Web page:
Wednesday, April 16, 2008
I just picked up a book called Seaworthiness, The Forgotten Factor, by C.A. Marchaj at one of the local used bookstores. The prose is a little dense but the author has a lot of good things to say. The author's premise is essentially that yacht racing has forced the design of racing yachts toward speed at the expense of seaworthiness and comfort. And unfortunately, racing fashions also seem to set the tone for cruising yacht design. The book was published in 1986 and it is quite possible that things have changed, but I suspect not much. Fashion after all trumps function every time. So the book focuses not on what makes a boat fast, the prime concern of racers but rather on what makes a boat seaworthy, the thing that should be of prime concern to the cruising yachtsman.
So why do I read books about sailboats when I am a builder of kayaks? Two reasons: one is that I am starting to get interested in sailing and two that the study of kayak performance seems restricted to stability measurements on flat water and hull efficiency in tow tests. Another way of putting point two is that the only two things that kayak designers have any measure for is how far you can lean a kayak before it capsizes and how much resistance it offers to towing at various speeds. If you want to know how boats behave in other than flat water, you have to look beyond the kayak literature.
And so it came as a pleasant surprise to find C.A. Marchaj's book on seaworthiness. Here was chapter after chapter of examination not only how a boat behaves in waves, but also how a boat behaves at various degrees of heel. Not all of this stuff applies to kayaks, but most of it at least gets a reader like me thinking about how kayaks and sailboats are different. But they are also the same in some ways. Forces that apply to one apply to the other. The question is what does one want to do about them and what sort of strategy works for a kayak but against a sailboat and vice versa. But above all, the book adds a third dimension to the discussion of how a boat behaves on water. A boat moves not just forward and backward and sideways, but up and down as well. Hull shape needs to take into consideration not just the movement on a flat surface but the movement in a vertical direction as well.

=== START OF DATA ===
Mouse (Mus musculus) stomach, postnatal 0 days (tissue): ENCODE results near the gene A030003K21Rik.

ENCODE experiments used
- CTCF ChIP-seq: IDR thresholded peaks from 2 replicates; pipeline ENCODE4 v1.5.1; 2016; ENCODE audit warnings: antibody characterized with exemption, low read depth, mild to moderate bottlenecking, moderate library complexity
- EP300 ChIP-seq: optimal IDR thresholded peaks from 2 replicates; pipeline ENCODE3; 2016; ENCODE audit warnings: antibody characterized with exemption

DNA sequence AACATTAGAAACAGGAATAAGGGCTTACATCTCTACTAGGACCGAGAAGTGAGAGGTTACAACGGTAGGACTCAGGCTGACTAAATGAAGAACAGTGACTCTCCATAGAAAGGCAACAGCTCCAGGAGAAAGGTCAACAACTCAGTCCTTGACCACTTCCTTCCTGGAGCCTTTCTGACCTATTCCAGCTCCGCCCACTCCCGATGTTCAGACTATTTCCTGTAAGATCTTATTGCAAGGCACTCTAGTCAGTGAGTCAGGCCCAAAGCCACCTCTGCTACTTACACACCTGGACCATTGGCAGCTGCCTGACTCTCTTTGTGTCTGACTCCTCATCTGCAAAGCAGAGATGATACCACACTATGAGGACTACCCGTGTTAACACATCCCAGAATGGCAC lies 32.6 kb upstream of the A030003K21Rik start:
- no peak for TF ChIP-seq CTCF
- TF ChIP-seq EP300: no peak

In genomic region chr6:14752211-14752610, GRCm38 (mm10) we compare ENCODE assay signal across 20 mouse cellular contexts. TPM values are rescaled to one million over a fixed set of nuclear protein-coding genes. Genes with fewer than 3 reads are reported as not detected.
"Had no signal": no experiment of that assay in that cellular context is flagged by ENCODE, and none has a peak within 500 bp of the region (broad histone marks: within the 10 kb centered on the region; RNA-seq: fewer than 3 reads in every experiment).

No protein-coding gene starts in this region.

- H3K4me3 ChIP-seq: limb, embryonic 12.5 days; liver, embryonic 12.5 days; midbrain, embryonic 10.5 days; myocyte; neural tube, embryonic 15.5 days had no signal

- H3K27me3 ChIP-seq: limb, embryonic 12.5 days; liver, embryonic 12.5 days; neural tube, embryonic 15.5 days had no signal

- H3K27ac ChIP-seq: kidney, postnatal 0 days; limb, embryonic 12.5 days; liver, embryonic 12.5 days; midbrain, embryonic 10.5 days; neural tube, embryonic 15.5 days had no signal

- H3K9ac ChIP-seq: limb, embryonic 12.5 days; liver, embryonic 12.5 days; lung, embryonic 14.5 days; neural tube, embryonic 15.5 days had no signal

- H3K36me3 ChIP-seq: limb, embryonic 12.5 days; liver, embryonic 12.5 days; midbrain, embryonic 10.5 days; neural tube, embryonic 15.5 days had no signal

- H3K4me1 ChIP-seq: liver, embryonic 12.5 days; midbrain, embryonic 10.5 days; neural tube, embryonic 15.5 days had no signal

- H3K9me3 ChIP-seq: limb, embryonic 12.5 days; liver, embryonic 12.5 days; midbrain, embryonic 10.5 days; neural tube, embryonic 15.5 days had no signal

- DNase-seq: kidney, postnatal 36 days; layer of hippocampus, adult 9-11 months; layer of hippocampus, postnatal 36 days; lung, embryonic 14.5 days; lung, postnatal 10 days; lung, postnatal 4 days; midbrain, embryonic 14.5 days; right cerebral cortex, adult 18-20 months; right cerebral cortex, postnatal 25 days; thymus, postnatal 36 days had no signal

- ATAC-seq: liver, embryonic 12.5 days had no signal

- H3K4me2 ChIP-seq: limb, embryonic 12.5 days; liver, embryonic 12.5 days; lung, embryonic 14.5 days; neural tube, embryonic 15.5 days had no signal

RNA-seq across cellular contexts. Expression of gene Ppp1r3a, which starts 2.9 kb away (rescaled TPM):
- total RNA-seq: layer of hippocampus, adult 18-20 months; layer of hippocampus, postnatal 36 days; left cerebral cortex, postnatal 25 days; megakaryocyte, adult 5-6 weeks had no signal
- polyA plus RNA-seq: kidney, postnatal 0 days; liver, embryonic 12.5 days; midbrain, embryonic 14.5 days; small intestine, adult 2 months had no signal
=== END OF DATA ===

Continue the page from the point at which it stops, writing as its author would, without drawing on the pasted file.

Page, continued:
Perhaps the greatest difference between a sailboat and a kayak is that sailboats in general are not meant to be inverted, that is, capsized. They are not built for complete inversion. Once they go past a certain angle of heel, they are likely to flood and sink. Not so a kayak. A kayak is so unstable in general that occasional inversion is generally expected and planned for. Surfing likewise is dangerous to sailboats but kayakers often seek out surf and when they do, they are likely to do so in kayaks that are especially designed for the surf.
But the majority of recreational kayakers want to move about the surface of the water just like their sailboating cousins, that is without unplanned inversion while covering adequate distances. It is for these sort of kayaking conditions that Marchaj's book is instructive. That is to say, it attempts to answer the question, how can we built boats that behave well in rough water and avoid capsize. As such, it is a useful book even for the kayak builder.